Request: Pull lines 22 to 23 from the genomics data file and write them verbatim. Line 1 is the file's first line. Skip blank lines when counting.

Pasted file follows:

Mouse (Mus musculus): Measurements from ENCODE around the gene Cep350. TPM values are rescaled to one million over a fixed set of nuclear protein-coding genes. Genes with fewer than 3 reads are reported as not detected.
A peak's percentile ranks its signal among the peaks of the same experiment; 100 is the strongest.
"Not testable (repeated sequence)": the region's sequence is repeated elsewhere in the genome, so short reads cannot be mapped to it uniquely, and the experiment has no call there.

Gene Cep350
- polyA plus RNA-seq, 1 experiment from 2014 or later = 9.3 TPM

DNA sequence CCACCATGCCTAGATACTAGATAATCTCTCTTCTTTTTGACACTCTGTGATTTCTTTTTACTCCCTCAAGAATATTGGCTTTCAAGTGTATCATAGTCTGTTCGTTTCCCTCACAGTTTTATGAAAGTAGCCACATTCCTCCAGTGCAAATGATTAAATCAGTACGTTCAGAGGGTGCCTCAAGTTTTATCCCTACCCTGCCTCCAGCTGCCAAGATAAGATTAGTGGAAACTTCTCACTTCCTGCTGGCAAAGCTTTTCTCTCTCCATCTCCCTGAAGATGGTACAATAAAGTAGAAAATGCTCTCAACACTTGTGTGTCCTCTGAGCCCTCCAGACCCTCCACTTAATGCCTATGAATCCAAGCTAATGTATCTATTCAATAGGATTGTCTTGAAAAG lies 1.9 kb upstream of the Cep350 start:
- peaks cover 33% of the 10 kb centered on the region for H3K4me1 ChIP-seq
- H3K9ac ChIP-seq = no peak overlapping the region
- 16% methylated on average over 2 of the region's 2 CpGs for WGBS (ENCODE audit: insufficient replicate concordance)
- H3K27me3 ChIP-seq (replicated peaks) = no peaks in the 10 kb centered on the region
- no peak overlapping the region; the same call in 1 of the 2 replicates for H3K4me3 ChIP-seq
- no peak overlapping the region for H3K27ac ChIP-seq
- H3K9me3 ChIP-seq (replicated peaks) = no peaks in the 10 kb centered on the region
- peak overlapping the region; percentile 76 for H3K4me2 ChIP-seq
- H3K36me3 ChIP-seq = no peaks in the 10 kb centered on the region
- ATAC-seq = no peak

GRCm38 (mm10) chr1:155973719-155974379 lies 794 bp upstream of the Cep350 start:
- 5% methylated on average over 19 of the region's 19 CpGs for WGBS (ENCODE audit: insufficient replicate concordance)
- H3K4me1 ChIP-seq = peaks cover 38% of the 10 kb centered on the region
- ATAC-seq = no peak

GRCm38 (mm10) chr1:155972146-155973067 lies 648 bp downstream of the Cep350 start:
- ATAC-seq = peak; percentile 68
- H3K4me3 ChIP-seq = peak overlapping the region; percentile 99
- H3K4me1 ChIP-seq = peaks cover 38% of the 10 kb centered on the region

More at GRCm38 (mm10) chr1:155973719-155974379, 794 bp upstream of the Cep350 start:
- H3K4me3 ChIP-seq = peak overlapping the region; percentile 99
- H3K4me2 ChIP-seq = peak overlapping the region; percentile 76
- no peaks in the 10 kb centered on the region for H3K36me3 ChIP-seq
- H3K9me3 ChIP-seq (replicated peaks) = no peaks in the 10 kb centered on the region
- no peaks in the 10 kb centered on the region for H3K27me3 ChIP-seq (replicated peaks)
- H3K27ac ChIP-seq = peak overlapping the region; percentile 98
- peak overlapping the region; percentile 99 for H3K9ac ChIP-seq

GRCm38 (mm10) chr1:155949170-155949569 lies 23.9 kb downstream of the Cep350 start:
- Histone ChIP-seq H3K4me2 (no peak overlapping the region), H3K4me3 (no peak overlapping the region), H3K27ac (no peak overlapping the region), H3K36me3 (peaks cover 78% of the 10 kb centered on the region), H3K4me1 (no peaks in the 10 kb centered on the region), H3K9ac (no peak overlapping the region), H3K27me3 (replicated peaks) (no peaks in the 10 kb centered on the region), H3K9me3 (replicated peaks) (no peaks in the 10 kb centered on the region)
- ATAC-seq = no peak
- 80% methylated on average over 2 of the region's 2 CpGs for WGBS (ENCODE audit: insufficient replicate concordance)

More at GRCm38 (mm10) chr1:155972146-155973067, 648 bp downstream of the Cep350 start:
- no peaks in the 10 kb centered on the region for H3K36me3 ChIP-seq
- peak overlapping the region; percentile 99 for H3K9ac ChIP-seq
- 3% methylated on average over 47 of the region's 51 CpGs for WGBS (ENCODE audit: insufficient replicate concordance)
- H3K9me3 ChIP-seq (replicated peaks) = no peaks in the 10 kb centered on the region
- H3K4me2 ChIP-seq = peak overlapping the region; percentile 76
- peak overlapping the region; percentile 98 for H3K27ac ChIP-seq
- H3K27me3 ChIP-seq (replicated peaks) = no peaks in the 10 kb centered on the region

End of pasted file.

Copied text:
- ATAC-seq = peak; percentile 68
- H3K4me3 ChIP-seq = peak overlapping the region; percentile 99